My father-in-law was a really lovely man. Actually, both my mother-in-law and father-in-law were wonderful, but I’m going to talk about Jimmy today.

Jimmy loved his children with his entire being. When the grandbabies arrived, he could not do enough to make them happy. If some action would make one of his grandchildren smile, he would have considered it — no matter how outlandish the action.

Jimmy took care of us in a thousand different ways. But when I would try to thank him, he would turn away my thanks. He did not want to be thanked for doing something that he wanted to do. I insisted on thanking him anyway. I felt that he needed to know how important he was to our lives and that we knew and appreciated his importance.

Jimmy and I had many conversations that went: “Thank you, Jimmy, for doing this for us.” Brusque response: “You don’t need to thank me!” My response: “But I do need to thank you. I need you to know I appreciate you.” The conversation would generally end with his grumpy mumbling about not wanting thanks and my grumbling that he was going to get it anyway.

Why do we deflect appreciation when it is sent our way? I catch myself doing it when someone thanks me. Instead of graciously saying, “You’re welcome,” I say something to the effect that it was no effort, didn’t cost me anything, it did not matter, etc.

I researched appreciation and found a lot of material about why we need to be appreciative, why we need to give thanks and why we need to experience gratitude. But I found very little about why it can be so difficult to be the receiver of thanks, appreciation and gratitude.

This lack of information made me wonder: 

1. When I deflect appreciation, is it because I do not trust the person’s sincerity? Do I believe he or she is saying something nice to get something from me?

2. When I turn away a gesture of thanks, is it simply because I’m too busy and distracted to recognize it for the gesture of kindness and generosity that it is?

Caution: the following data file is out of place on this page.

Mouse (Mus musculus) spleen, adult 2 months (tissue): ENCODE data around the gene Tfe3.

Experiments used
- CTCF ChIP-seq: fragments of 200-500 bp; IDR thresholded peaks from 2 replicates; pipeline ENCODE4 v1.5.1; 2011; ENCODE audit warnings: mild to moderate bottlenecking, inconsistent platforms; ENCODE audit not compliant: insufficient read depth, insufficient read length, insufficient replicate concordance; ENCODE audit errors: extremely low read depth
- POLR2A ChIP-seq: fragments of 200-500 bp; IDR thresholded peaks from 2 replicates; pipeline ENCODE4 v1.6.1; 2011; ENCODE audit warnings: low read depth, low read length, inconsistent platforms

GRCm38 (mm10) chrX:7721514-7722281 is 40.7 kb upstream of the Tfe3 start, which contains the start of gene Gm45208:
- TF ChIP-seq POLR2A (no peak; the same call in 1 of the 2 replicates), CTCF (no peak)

3. Is it possible that I don’t feel worthy of a person’s appreciation?

4. Have I considered the need of the person expressing gratitude to voice his or her joy or appreciation?

I do not know the answer to why many of us have difficulty receiving gratitude. But I know that it is very important to be grateful. There are many studies that have proven the health and well-being benefits of being thankful.

If being appreciative makes us healthier, doesn’t it make sense that the ability to accept genuine appreciation should be good for us?

The website PsychCentral.com suggests that we experience the following when someone thanks us:

1. We believe we are valued.

2. We feel seen.

3. We feel liked.

4. We believe we are contributing.

None of these four experiences should be taken lightly. Our self-worth depends on all of them.

So, what does this all mean?

I guess it would make sense for us to look at our relationship with appreciation. Being thankful benefits our health and our sense of well-being. It might be an act of generosity to allow the people in our lives to give us their thanks and experience those same benefits.

The next time someone says “great job on that project,” “thank you for helping me” or “you make me happy,” maybe we should just allow ourselves to hear the compliment and feel good in that moment.

Tracy Arabian is the communications officer at SeniorCare Inc., Cape Ann’s local area agency on aging.